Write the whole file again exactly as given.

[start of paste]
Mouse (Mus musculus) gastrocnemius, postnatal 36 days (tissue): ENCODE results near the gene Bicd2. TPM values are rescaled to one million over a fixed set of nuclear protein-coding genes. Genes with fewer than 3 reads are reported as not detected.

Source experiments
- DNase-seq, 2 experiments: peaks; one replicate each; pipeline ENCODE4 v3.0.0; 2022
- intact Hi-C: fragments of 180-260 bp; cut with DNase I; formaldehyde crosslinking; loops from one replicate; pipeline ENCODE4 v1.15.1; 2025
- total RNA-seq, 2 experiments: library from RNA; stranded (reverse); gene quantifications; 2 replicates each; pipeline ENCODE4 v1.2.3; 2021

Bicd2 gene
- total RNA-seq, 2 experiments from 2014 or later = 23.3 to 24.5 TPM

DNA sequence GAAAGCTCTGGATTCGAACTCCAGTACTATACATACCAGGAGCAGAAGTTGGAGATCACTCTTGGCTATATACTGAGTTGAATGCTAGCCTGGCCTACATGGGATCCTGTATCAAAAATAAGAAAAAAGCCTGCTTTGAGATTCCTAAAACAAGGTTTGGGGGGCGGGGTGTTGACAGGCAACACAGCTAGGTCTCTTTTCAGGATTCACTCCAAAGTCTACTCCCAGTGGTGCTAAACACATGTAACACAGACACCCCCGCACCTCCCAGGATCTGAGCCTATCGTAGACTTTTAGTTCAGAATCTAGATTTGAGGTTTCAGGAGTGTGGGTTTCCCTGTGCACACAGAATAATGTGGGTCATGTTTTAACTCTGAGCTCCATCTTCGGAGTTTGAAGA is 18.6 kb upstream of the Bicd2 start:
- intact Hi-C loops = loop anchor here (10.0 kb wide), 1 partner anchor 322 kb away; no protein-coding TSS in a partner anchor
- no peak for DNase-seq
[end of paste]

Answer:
Mouse (Mus musculus) gastrocnemius, postnatal 36 days (tissue): ENCODE results near the gene Bicd2. TPM values are rescaled to one million over a fixed set of nuclear protein-coding genes. Genes with fewer than 3 reads are reported as not detected.

Source experiments
- DNase-seq, 2 experiments: peaks; one replicate each; pipeline ENCODE4 v3.0.0; 2022
- intact Hi-C: fragments of 180-260 bp; cut with DNase I; formaldehyde crosslinking; loops from one replicate; pipeline ENCODE4 v1.15.1; 2025
- total RNA-seq, 2 experiments: library from RNA; stranded (reverse); gene quantifications; 2 replicates each; pipeline ENCODE4 v1.2.3; 2021

Bicd2 gene
- total RNA-seq, 2 experiments from 2014 or later = 23.3 to 24.5 TPM

DNA sequence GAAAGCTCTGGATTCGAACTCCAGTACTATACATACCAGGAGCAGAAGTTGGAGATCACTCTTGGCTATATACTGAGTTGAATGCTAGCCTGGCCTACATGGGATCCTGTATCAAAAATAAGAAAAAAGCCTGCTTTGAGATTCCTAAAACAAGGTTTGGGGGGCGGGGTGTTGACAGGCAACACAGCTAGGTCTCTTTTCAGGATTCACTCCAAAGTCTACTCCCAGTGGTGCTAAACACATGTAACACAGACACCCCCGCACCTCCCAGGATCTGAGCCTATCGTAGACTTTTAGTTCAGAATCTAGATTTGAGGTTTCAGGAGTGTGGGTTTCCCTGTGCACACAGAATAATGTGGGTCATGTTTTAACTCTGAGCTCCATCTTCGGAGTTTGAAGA is 18.6 kb upstream of the Bicd2 start:
- intact Hi-C loops = loop anchor here (10.0 kb wide), 1 partner anchor 322 kb away; no protein-coding TSS in a partner anchor
- no peak for DNase-seq